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As part of Impaired Driving Prevention Month, Sobering Up is taking a look back at the year’s Top 12 Newsmakers in the fight against alcohol-involved crime and Impaired Driving. This post is Part 1 of 12.

In January, the Centers for Disease Control reported that on average, 17% of the U.S. population engages in binge drinking at least four times a month. The average number of drinks during a binge: 8.

The CDC defines binge drinking as consuming five or more drinks in one sitting for men, or four or more for women. While some debate the definition of binge drinking, what is significant is not just the percentage of people binge drinking, but who, how much, and how often they are drinking:

  • 18-34 year olds have the highest number of binge drinkers
  • Individuals 65 and older binge drink most often
  • Binge drinking varies according to income level
  • Binge drinking is most concentrated in the Midwest, New England, DC, Alaska, and Hawaii
  • Most drunk drivers binge drink

Most notably, the CDC reports that most of the individuals who binge drink are not alcohol dependent. With the majority of drunk driving deaths being caused by those with a BAC of 0.08 or higher, understanding the complexity of the 38 million Americans who binge drink and drive impaired each year is an important perspective. Changing the culture of binge drinking may be less complex than changing the behavior of dependent or addicted individuals and could potentially reduce the rate of alcohol-related accidents, injuries, and fatalities.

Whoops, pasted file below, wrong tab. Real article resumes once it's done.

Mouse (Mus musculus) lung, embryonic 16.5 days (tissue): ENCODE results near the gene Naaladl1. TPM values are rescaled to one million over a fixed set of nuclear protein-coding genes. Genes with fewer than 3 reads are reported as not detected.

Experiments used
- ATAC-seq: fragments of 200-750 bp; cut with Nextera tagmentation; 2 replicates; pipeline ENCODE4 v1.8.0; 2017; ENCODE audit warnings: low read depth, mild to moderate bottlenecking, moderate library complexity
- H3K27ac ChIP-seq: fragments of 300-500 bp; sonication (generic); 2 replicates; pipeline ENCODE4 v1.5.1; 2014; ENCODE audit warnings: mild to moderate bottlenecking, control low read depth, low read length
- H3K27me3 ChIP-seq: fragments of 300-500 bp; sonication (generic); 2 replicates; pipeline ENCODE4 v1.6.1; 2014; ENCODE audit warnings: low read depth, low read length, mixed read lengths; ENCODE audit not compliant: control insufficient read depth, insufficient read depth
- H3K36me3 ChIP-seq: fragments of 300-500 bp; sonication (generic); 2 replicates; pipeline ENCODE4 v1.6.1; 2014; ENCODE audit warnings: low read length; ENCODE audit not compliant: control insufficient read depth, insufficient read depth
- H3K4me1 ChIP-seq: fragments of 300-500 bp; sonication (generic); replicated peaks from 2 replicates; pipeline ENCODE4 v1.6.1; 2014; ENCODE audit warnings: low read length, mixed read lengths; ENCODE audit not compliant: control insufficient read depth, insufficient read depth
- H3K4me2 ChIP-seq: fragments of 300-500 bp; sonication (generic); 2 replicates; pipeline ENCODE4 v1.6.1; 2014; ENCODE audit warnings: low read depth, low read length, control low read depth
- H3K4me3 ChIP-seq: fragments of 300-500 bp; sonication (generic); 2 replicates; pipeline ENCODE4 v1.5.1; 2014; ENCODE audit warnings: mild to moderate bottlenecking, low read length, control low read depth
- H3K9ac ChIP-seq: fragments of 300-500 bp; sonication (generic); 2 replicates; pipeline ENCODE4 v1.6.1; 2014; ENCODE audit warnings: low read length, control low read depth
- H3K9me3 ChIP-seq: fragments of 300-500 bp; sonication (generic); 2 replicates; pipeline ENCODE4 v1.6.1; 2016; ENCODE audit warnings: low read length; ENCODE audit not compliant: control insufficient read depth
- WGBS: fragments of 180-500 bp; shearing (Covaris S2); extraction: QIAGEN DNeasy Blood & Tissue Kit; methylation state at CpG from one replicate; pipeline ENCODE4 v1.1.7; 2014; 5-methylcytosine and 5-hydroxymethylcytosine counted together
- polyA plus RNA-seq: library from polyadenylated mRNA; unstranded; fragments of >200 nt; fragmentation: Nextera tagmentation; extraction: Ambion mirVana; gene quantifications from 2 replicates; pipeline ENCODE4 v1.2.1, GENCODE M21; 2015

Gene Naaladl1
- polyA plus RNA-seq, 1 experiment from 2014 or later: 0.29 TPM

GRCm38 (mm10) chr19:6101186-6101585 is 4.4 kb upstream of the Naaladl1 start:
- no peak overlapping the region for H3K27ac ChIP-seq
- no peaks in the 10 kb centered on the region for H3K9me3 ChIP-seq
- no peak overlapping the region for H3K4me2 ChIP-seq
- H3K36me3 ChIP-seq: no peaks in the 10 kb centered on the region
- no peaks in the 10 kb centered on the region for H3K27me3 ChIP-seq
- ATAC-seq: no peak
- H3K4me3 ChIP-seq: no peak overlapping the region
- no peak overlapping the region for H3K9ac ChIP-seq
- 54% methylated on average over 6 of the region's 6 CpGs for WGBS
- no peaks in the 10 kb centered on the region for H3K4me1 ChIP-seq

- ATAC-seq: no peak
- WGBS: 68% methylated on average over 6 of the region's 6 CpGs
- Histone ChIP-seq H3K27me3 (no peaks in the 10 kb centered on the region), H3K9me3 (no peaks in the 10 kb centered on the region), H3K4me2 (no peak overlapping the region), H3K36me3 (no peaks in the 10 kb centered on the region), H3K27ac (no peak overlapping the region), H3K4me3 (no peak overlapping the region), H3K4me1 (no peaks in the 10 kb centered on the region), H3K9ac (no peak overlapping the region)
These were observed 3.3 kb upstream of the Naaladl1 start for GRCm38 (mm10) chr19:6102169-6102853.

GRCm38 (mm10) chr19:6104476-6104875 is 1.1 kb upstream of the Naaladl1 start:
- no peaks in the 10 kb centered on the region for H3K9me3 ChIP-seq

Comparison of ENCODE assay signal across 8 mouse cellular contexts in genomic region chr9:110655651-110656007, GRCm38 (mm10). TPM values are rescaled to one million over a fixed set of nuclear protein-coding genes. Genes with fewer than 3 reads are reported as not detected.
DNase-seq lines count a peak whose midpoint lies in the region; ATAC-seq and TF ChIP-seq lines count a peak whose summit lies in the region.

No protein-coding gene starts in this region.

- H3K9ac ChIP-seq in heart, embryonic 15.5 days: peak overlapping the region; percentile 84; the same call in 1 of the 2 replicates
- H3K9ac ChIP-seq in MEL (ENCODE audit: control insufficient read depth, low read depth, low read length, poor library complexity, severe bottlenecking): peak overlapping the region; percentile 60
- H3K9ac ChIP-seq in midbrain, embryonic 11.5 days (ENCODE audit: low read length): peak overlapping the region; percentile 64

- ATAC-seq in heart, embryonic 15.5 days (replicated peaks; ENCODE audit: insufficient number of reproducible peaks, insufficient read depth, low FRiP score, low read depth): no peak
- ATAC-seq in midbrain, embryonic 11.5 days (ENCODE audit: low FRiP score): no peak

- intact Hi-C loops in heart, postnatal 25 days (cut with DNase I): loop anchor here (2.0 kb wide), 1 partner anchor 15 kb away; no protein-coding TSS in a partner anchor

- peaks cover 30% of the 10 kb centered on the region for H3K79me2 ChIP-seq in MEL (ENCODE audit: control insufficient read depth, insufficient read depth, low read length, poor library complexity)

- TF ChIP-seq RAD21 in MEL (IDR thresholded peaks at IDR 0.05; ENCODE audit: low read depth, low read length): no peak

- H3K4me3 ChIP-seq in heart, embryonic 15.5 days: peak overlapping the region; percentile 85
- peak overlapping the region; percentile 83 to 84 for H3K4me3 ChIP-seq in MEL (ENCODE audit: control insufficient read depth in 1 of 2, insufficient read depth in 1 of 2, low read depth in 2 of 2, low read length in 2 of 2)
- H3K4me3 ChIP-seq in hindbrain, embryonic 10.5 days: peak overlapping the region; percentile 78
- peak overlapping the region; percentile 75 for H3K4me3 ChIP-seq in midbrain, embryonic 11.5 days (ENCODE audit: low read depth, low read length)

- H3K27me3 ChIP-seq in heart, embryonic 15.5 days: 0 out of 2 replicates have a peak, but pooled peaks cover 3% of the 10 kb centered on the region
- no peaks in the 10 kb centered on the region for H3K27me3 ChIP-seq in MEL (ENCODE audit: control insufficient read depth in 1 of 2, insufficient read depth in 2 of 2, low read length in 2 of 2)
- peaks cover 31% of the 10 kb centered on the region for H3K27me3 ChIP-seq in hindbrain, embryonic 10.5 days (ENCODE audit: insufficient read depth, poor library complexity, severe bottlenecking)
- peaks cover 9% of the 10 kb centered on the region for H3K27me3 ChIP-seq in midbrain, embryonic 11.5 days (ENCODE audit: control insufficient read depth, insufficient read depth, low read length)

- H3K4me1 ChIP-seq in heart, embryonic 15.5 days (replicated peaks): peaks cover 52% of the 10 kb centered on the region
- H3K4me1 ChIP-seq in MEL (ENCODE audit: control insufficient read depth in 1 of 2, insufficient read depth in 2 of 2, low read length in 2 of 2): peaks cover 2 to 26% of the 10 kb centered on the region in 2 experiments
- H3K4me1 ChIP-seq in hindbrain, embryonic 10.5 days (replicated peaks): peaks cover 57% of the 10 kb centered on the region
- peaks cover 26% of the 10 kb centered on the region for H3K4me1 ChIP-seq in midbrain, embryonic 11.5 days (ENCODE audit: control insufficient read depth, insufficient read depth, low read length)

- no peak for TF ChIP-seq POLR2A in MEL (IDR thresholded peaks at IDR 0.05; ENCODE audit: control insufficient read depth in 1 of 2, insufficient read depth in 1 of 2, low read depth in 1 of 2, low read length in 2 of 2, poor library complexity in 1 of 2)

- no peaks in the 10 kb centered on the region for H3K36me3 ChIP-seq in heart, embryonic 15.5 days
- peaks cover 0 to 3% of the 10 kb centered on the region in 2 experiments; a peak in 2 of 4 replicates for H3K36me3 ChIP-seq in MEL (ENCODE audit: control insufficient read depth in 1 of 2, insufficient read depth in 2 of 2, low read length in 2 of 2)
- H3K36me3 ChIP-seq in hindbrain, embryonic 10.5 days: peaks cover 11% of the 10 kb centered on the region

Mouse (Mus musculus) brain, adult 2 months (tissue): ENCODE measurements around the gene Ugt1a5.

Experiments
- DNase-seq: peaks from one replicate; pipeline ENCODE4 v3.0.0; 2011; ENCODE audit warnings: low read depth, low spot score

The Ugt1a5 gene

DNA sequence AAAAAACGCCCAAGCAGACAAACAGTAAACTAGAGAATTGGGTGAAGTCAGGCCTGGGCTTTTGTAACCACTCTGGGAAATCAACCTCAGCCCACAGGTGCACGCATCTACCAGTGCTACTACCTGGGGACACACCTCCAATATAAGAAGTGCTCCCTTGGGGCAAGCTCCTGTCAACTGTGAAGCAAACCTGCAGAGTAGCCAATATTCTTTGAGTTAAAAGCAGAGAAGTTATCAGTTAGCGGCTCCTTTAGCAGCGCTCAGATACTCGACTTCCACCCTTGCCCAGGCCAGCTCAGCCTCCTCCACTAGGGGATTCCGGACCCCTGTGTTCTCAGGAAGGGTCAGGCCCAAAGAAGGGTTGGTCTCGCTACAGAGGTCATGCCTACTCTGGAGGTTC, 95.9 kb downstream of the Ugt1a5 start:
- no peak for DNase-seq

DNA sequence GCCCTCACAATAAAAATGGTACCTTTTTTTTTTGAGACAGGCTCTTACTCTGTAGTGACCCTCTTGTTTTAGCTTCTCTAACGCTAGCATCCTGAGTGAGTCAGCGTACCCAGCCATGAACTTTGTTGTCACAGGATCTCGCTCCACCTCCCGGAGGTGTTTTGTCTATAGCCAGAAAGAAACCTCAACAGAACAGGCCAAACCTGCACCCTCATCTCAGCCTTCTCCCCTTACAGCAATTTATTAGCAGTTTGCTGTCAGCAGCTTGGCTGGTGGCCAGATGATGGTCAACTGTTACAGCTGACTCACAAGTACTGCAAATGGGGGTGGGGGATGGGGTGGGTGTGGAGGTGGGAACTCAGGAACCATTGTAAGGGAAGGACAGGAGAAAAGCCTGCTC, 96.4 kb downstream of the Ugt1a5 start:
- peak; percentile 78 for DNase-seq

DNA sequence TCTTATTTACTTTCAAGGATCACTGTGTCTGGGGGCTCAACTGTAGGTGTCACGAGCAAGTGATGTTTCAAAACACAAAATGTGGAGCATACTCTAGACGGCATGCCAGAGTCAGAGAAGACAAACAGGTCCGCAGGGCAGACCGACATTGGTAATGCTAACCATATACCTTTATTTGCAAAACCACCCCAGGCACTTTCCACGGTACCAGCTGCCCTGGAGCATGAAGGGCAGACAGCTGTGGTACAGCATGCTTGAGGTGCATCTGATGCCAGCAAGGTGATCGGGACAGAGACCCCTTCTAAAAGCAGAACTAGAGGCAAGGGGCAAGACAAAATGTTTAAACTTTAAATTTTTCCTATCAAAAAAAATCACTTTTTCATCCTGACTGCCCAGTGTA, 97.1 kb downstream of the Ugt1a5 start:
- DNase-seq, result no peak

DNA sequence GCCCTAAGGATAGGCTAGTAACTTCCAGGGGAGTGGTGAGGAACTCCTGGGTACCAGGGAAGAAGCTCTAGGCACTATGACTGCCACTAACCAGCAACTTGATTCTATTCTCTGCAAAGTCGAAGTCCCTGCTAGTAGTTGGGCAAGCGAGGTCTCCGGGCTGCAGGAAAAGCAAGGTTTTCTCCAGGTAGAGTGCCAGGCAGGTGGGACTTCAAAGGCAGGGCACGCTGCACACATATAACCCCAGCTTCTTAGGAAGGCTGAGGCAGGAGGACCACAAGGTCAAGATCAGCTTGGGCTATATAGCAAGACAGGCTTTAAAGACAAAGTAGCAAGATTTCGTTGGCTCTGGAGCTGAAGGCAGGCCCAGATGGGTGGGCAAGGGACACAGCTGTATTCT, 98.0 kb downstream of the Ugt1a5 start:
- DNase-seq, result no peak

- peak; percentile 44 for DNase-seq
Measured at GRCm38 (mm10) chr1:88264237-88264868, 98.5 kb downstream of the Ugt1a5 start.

Sobering Up Administrator

Sobering Up Administrator

Sobering Up: A blog about drunk driving, alcohol addiction, and criminal justice, is anything but a corporate blog. Sobering Up is an opportunity for anyone interested or involved in the issues of drunk driving, alcohol-fueled crime, alcohol dependence and addiction, and the justice system to participate in the conversation.


  1. I find it hard to believe that as the CDC reports, most of those who binge drink are not acohol dependent ??

  2. Alcohol Abuse is not the same as Alcohol Dependence. The DSM criteria is pretty clear.The “epsilon” variety of drinker (as per Jellinek) is a binge-type drinker but that is typically someone who consumes much greater amounts than the CDC reports.

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